Interesting BusinessWeek story on digital video, which is making it much easier for independents to shoot movies on a low budget, though it notably mischaracterizes the cost of Robert Rodriguez’ El Mariachi. While it may have been shot for only $7,225, post production work pushed to cost into the hundreds of thousands, still miniscule by Hollywood standards, but out of hobbyist reach:
- Rodriguez, 34, keeps costs down by harnessing the power of digital technology. He shoots on high-definition video, not film, because the latter is pricey to buy, develop, and edit. Video cameras, however, can be held in the palm of a hand, which allows far more intimate filming than is possible with traditional 1,000-lb. cameras mounted on dollies.
ONE-MAN SHOW. Most important, though, by keeping costs low, Rodriguez can demand full creative control — a dream for all but the most high-powered directors in Hollywood, most of whom have to answer to profit-driven media conglomerates. In his most recent film, Spy Kids 2, Rodriguez gave himself nine production credits, including director, writer, co-producer, cinematographer, editor, and co-composer of the movie’s score. He also edited sound effects and supervised heart-stopping visual effects from his home computer.
Although everything Rodriguez has done makes sense in the bottom-line world of moviemaking, no herd is following in his footsteps. According to the Motion Picture Association of America, the average film budget in 2000 was $54.8 million, up from $9.4 million in 1980. Directors and cinematographers, who have built their reputations on their skilled use of film.
….On Jan. 3, Hollywood will get a bigger taste of this trend, when digital screening lounge CineSpace opens. The supper club/screening room will let patrons dine while taking in indie films and documentaries. Its first feature will be American Pimp, a hard-hitting documentary about prostitution in America. In February, Cinespace will host a weekly New Film Makers’ Series that showcases the best local directors to industry reps and the general public.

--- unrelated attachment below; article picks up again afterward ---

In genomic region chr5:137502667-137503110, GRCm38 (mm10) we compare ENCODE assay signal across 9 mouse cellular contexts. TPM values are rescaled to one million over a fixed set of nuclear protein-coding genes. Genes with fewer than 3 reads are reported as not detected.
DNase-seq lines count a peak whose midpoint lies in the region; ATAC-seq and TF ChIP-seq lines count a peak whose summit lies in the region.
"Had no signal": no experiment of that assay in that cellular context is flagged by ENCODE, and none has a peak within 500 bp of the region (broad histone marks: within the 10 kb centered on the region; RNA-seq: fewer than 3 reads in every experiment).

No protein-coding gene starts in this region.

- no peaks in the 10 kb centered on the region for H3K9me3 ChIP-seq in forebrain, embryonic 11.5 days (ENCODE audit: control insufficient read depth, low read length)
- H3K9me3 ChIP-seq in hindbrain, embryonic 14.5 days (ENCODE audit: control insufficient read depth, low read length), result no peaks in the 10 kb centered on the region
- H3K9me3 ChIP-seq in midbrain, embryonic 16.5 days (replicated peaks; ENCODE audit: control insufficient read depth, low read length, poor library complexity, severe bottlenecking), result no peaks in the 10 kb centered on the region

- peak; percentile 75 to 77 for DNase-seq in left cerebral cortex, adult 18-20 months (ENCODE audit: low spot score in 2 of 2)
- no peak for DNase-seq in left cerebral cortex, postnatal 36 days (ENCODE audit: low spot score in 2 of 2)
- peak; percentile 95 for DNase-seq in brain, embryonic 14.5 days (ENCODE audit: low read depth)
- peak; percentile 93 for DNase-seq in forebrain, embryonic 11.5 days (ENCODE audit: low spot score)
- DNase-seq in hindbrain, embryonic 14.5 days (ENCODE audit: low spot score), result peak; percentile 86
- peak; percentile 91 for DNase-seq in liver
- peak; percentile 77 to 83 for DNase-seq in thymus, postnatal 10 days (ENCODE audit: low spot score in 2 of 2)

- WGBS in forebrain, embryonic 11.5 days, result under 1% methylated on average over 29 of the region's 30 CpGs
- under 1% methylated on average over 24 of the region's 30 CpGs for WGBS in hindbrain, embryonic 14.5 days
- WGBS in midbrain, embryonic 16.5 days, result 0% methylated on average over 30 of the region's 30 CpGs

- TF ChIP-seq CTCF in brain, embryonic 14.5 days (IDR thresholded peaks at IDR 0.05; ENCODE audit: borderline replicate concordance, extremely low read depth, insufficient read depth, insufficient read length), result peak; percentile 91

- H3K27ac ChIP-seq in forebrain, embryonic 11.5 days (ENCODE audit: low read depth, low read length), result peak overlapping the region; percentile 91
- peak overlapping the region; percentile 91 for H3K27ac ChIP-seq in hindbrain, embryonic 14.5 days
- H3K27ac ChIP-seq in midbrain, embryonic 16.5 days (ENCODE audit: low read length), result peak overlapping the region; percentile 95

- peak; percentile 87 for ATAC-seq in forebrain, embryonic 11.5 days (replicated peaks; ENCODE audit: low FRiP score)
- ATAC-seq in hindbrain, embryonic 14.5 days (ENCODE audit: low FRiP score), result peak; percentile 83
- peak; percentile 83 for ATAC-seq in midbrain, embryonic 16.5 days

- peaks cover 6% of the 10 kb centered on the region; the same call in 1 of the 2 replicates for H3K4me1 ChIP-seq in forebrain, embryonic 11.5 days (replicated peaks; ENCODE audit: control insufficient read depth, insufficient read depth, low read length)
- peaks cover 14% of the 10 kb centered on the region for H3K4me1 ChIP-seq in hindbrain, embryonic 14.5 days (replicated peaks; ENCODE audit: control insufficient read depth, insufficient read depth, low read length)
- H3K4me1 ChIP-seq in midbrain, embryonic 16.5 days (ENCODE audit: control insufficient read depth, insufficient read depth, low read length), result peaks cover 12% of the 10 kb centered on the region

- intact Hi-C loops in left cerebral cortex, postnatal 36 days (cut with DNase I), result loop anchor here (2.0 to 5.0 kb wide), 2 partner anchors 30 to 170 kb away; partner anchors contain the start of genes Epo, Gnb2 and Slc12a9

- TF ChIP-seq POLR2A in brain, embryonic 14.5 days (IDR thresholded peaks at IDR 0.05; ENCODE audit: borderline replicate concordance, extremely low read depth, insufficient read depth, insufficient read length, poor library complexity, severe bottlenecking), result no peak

It may be a decade or more before digital video upends the Hollywood status quo. In the meantime, new technology is helping creative but underfunded filmmakers carve out new markets and build an audience for films that don’t fit the Hollywood formula. “Every one of these ideas is a great step forward because it allows filmmakers to begin and end in digital,” says Michelle Byrd, executive director for New York’s Independent Feature Project, an organization that supports independent filmmakers. Ultimately, she predicts, “true digital production and distribution will give rise to a new golden age for film.”
Remember the scene in Broadcast News where Joan Cusak, the dedicated news assistant, tears madly down the hall to deliver the crucial news tape in time for the nightly broadcast? If Gordon Castle, CNN’s senior vice-president for technology, has his way, that scene will soon seem quaint, just as today’s reporters find it hard to imagine that news was ever produced without a computer and e-mail. At CNN, in fact, physical tapes are becoming a relic of a bygone era.